YEP Letters: November 9

Have your say

The dog attack in Greenthorpe and withdrawal of postal services to 162 addresses which made front page news struck a chord with me.

As a former postman in the Leeds area, and former Health and Safety rep, I would say that Royal Mail would not have taken the decision lightly, but with a roaming dog, it puts every delivery person in danger, be they post staff, pizza deliveries, gas meter readers who are just trying to do their job.

The fact that Royal Mail is trying to deal with this problem, should be applauded, not critisised.

Yes, it is inconvenient and annoying, but because this matter has caused such a furore, it will be dealt with quickly.

If the dog’s owner is known, then the action is quite simple.

The owner should be prosecuted under ‘failing to keep a dog under control’ by Leeds City Council, end of.

Any dog owner knows that it is their responsibility not to let their dog roam, whether or not it will bite anyone. When this happens then the deliveries will be restored, no doubt.

In my 10 years I was lucky to only have been bitten twice, but both were near the dog’s home. These were both cases where a dog was very protective of its garden, and slipped out through an open gate.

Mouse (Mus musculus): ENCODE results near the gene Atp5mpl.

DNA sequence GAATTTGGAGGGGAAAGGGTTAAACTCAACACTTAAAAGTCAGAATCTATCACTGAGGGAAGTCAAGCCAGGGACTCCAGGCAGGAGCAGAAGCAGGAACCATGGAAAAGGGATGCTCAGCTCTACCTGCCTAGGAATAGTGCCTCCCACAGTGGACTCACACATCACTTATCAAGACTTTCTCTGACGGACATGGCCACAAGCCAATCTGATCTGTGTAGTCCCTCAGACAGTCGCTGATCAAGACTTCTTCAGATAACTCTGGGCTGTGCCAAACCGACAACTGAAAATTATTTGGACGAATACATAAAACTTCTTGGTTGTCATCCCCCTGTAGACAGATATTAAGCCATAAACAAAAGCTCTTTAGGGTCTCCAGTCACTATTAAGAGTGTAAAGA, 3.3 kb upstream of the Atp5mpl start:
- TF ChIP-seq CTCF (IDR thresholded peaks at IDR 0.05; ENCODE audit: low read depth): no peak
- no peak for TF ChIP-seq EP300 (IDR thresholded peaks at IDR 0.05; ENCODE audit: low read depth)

I was not seriously injured, but one of the owners, who witnessed the bite, denied the attack when my manager sent a letter asking for future care of keeping gates secure.

Royal Mail do take dog attacks more seriously nowadays as many staff are injured and lose working time. If it is a loose dog, but contained in a garden, postal staff are advised not to enter the garden, so if a dog is loose, then mail is returned to the depot.

If the problem persists, then a letter can be sent to the dog’s owner asking for the dog to be either kept in or chained up until the mail has been delivered. That is a sensible solution.

Another solution is for the home owner to fit a locked post box near the gate, so no entry is required to the garden. This also applies if your dog or cat destroys the mail after it is posted through the letterbox, which does happen.

Name and address supplied

How freedom helps elderly

As a carer myself I read with particular interest a little known study which confirms what many of us feel and indeed fear. They selected two floors of a nursing home. One group was told the staff was there to help them; they were not permitted to make many choices for themselves. Despite the care, 71 per cent got worse in only three weeks.